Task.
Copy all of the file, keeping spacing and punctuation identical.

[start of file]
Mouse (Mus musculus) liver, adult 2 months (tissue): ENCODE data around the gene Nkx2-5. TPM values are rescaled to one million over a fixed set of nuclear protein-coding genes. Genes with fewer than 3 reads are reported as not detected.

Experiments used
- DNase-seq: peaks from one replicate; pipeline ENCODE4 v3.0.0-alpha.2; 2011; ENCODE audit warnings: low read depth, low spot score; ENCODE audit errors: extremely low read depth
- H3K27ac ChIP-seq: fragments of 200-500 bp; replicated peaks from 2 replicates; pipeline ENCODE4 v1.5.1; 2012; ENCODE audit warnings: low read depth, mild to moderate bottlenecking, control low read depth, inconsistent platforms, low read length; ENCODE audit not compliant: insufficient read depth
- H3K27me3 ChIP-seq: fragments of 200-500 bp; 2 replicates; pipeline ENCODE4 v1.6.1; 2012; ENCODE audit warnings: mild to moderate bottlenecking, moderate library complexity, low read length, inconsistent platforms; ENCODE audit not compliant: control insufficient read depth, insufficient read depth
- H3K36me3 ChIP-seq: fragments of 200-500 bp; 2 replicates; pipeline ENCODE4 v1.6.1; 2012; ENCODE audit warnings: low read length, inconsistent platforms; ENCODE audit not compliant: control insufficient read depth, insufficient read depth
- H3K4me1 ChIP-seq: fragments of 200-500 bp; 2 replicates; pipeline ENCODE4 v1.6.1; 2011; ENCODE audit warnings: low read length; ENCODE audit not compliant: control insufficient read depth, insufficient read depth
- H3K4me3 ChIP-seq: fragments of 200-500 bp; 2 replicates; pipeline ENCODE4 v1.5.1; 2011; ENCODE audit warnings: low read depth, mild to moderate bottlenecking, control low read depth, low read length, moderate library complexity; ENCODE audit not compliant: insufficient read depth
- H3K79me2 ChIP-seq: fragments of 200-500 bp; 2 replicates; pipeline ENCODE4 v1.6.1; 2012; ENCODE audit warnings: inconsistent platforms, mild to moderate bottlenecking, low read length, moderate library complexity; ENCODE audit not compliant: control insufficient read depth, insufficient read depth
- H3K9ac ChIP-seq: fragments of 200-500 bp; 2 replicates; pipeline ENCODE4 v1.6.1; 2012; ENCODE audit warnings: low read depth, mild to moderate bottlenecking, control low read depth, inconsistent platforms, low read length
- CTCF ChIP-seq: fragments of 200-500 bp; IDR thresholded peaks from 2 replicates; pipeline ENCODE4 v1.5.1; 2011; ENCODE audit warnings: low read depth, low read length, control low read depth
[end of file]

Mouse (Mus musculus) liver, adult 2 months (tissue): ENCODE data around the gene Nkx2-5. TPM values are rescaled to one million over a fixed set of nuclear protein-coding genes. Genes with fewer than 3 reads are reported as not detected.

Experiments used
- DNase-seq: peaks from one replicate; pipeline ENCODE4 v3.0.0-alpha.2; 2011; ENCODE audit warnings: low read depth, low spot score; ENCODE audit errors: extremely low read depth
- H3K27ac ChIP-seq: fragments of 200-500 bp; replicated peaks from 2 replicates; pipeline ENCODE4 v1.5.1; 2012; ENCODE audit warnings: low read depth, mild to moderate bottlenecking, control low read depth, inconsistent platforms, low read length; ENCODE audit not compliant: insufficient read depth
- H3K27me3 ChIP-seq: fragments of 200-500 bp; 2 replicates; pipeline ENCODE4 v1.6.1; 2012; ENCODE audit warnings: mild to moderate bottlenecking, moderate library complexity, low read length, inconsistent platforms; ENCODE audit not compliant: control insufficient read depth, insufficient read depth
- H3K36me3 ChIP-seq: fragments of 200-500 bp; 2 replicates; pipeline ENCODE4 v1.6.1; 2012; ENCODE audit warnings: low read length, inconsistent platforms; ENCODE audit not compliant: control insufficient read depth, insufficient read depth
- H3K4me1 ChIP-seq: fragments of 200-500 bp; 2 replicates; pipeline ENCODE4 v1.6.1; 2011; ENCODE audit warnings: low read length; ENCODE audit not compliant: control insufficient read depth, insufficient read depth
- H3K4me3 ChIP-seq: fragments of 200-500 bp; 2 replicates; pipeline ENCODE4 v1.5.1; 2011; ENCODE audit warnings: low read depth, mild to moderate bottlenecking, control low read depth, low read length, moderate library complexity; ENCODE audit not compliant: insufficient read depth
- H3K79me2 ChIP-seq: fragments of 200-500 bp; 2 replicates; pipeline ENCODE4 v1.6.1; 2012; ENCODE audit warnings: inconsistent platforms, mild to moderate bottlenecking, low read length, moderate library complexity; ENCODE audit not compliant: control insufficient read depth, insufficient read depth
- H3K9ac ChIP-seq: fragments of 200-500 bp; 2 replicates; pipeline ENCODE4 v1.6.1; 2012; ENCODE audit warnings: low read depth, mild to moderate bottlenecking, control low read depth, inconsistent platforms, low read length
- CTCF ChIP-seq: fragments of 200-500 bp; IDR thresholded peaks from 2 replicates; pipeline ENCODE4 v1.5.1; 2011; ENCODE audit warnings: low read depth, low read length, control low read depth